By Philip Rizk
A few days ago a woman walked through the markets of Nuseirat, Gaza. Throwing her hands up in the air she yelled,
“I don’t have even one shekel!”
“I have no bread in my home!”
“Is there anybody who will help me?”
Like all Palestinians, this woman has two options to respond to her desperate reality, neither of them is good.
Her first choice, counter to any democratic logic, is to join Abu Mazen in calling for early elections in the hope of Hamas losing its majority in the parliament.
This would return Palestinians to the previous status quo, submission to any and all demands of Israel in return for dire but more manageable living conditions. In this case Israel will continue to be in command of all Palestinian borders, Israel will continue to single-handedly control the Palestinian economy, Israel will continue illegal assassinations of whomever may be on her wanted list, Israel will carry on shelling areas in the Gaza Strip if it is deemed necessary for her own security and Israel will continue expanding its settlements and deepen its reach into the West Bank at the cost of Palestinian villages and cities.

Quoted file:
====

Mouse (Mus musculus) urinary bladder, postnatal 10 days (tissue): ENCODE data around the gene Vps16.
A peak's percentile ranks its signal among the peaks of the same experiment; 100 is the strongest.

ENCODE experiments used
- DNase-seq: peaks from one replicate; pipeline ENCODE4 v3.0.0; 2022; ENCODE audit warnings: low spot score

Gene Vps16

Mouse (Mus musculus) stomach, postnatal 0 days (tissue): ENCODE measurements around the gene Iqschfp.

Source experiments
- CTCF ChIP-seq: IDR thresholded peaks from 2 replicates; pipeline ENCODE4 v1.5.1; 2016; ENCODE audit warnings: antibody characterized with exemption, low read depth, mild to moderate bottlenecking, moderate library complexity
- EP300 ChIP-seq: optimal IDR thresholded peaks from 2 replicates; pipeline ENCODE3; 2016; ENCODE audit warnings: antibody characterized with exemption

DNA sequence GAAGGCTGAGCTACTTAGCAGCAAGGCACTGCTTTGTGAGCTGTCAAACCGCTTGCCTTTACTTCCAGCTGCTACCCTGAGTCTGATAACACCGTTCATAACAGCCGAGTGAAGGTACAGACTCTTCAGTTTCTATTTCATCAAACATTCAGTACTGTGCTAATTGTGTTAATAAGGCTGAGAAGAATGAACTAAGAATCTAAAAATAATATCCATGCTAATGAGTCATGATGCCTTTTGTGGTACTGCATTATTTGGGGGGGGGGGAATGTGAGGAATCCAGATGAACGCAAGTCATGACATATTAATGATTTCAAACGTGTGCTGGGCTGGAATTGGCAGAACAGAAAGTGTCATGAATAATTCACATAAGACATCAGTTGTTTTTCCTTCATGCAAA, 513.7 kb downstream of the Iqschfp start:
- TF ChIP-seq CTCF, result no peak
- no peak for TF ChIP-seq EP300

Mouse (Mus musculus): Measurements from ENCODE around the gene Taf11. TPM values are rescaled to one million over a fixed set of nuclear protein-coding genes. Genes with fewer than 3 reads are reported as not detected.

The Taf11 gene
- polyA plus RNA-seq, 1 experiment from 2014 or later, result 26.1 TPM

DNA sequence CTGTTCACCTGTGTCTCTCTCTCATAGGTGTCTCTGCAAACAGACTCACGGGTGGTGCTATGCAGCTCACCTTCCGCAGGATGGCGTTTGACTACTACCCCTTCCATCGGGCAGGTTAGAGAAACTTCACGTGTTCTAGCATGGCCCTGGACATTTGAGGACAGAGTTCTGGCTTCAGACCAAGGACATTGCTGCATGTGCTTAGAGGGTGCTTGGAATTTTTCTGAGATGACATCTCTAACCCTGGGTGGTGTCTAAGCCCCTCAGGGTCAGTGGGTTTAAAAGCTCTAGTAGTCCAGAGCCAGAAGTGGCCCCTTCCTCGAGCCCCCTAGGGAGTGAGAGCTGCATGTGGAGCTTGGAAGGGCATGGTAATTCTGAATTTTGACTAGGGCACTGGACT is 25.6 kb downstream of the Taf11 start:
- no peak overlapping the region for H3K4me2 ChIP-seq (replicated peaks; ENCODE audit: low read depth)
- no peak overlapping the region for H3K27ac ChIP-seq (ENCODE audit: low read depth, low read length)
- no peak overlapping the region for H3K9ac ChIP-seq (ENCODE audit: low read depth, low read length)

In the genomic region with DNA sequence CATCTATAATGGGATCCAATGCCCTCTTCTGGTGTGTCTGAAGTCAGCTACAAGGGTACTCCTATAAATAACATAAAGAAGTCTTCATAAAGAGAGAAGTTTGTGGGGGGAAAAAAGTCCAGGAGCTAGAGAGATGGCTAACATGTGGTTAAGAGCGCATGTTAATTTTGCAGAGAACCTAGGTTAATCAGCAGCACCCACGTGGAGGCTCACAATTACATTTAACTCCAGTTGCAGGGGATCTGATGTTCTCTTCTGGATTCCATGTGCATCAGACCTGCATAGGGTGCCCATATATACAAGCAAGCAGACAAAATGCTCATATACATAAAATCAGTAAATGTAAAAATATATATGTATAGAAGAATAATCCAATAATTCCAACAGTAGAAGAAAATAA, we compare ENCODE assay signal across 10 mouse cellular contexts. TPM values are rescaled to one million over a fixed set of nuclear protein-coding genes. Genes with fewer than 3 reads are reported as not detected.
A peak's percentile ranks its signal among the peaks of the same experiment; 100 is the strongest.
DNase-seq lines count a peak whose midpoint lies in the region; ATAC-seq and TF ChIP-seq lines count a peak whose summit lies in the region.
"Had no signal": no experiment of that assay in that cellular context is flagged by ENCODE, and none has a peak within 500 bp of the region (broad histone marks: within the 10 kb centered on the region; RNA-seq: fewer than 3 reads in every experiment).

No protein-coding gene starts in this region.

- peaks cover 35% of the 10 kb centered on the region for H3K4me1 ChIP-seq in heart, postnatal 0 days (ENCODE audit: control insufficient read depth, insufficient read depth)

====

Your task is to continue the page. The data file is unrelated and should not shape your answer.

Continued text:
The current international embargo of Palestine would be dropped, meaning government employees, making up a third of the workforce in Gaza, would once again be paid. Driven by such international aid the Palestinian economy, fueled by renewed government wages, would return to its previous state of hibernation with its absurd cycle of charity.
The woman would stop yelling in the market.
The second choice is this, she can vote for Hamas which will not accept Israel to be in command of all Palestinian borders, nor for Israel to single-handedly continue to control the Palestinian economy, nor for Israel to continue illegal assassinations of whomever may be on her wanted list, nor for Israel to carry on shelling areas in the Gaza Strip if it is deemed necessary for her own security nor for Israel to continue expanding its settlements and deepen its reach into the West Bank at the cost of Palestinian villages and cities.
If she votes for Hamas she will have chosen to continue yelling in the market for bread to eat today but there may be a chance that she will still have a home to live in tomorrow, she may still be called a Palestinian in coming years and she will have better chances of not being controlled by the likes of Israel’s Avigdor Lieberman’s vices.
In the meantime the Palestinian street is battling to the death whether this decision should be made at all.
This is our poisonous version of democracy.
-Philip Rizk is an Egyptian-German free-lance writer living in Gaza City. You can access his blog at tabulagaza.blogspot.com